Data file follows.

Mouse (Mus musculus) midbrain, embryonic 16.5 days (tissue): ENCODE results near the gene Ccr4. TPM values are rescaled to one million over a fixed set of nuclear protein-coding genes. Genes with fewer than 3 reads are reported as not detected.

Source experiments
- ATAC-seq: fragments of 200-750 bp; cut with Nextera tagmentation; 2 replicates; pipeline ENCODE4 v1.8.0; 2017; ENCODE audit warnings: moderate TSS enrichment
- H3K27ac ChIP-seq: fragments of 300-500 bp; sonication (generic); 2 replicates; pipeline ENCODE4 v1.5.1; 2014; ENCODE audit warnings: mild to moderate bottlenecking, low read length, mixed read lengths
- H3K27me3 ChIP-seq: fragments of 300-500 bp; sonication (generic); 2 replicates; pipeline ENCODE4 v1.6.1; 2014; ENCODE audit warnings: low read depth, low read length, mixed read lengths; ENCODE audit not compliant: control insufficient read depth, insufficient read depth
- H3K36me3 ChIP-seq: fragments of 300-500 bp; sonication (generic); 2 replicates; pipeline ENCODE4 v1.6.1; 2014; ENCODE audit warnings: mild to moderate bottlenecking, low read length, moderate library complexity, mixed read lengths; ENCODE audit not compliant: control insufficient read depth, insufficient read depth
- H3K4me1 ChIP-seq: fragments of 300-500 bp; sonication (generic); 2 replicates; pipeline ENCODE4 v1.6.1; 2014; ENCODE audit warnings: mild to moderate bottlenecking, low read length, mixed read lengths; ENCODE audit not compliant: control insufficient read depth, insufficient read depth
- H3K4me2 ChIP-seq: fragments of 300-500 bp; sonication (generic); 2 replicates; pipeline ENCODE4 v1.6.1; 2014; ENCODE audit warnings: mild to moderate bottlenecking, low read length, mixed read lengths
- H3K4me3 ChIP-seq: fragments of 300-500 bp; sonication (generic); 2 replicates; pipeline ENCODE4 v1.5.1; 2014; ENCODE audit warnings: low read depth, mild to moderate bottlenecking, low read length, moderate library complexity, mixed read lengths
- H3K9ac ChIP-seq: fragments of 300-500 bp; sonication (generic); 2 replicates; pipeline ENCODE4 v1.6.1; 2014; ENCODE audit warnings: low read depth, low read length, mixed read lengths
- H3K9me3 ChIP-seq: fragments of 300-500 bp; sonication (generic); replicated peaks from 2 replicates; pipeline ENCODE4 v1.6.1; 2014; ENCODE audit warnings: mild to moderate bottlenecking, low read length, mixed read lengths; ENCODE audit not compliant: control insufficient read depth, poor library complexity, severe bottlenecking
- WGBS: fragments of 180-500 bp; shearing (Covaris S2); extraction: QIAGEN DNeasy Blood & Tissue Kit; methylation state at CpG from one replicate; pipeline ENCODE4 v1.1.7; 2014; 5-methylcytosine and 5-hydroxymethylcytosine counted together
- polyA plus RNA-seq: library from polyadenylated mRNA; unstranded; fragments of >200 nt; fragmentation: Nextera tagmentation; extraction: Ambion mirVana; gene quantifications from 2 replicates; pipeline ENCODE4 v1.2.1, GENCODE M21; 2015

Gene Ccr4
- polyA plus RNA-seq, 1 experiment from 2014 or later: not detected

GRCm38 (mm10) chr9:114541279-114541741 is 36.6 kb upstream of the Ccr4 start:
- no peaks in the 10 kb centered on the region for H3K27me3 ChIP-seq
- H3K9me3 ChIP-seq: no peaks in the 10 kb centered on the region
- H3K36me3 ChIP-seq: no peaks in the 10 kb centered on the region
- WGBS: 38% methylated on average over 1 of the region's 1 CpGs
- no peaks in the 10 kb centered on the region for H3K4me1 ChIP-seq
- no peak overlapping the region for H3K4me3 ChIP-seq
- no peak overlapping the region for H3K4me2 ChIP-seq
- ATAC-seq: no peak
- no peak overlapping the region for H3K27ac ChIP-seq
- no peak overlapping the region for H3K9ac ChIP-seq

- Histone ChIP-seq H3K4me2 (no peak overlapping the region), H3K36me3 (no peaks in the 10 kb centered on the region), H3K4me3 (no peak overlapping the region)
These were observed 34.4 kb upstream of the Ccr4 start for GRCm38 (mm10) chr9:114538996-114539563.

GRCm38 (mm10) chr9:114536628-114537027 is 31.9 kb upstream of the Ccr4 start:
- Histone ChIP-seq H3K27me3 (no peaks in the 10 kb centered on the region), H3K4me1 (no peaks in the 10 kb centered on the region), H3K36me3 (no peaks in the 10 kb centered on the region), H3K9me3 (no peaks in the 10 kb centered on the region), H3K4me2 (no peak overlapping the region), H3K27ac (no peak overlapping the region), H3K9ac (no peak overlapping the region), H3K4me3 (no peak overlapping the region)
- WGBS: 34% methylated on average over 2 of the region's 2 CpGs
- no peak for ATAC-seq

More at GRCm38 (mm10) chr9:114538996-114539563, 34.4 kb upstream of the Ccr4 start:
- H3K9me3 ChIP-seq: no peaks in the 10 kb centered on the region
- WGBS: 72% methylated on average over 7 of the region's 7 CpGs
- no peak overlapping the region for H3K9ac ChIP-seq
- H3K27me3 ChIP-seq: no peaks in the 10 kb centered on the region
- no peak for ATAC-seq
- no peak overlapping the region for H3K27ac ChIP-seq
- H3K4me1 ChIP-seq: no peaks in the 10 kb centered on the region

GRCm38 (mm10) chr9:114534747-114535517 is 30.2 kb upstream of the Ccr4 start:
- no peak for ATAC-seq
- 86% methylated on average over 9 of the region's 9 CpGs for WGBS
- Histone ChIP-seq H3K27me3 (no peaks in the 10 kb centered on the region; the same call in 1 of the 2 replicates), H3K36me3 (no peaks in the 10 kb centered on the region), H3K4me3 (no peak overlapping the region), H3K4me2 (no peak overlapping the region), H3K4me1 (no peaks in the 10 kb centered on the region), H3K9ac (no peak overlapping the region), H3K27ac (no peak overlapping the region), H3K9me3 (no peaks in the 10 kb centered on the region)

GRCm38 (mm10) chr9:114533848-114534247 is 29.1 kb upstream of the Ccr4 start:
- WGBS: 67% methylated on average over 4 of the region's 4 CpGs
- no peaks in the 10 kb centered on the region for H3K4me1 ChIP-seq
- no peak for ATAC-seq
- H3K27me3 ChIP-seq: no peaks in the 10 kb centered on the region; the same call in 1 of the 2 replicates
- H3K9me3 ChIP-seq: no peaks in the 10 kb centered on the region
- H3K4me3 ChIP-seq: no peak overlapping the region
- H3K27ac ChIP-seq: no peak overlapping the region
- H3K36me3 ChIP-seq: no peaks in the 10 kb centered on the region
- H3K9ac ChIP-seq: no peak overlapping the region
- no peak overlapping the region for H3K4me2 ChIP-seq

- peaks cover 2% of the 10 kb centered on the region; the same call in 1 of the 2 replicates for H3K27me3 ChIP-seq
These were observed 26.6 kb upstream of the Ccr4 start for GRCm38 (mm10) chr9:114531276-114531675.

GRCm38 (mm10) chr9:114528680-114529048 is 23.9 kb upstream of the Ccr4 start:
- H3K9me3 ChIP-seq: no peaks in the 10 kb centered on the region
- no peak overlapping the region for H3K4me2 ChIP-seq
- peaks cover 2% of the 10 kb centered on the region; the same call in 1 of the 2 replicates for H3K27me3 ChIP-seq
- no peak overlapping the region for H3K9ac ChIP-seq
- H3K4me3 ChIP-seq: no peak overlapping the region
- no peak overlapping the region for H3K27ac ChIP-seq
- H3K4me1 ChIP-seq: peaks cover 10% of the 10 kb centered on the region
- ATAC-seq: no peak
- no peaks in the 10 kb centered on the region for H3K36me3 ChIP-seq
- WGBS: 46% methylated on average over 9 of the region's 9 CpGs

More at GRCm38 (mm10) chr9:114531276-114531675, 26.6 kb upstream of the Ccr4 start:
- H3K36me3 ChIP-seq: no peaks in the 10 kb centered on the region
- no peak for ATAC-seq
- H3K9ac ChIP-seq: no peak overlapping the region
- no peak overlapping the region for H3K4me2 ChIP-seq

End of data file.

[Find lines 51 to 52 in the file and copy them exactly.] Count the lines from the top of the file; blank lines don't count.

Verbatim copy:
- H3K4me3 ChIP-seq: no peak overlapping the region
- H3K27ac ChIP-seq: no peak overlapping the region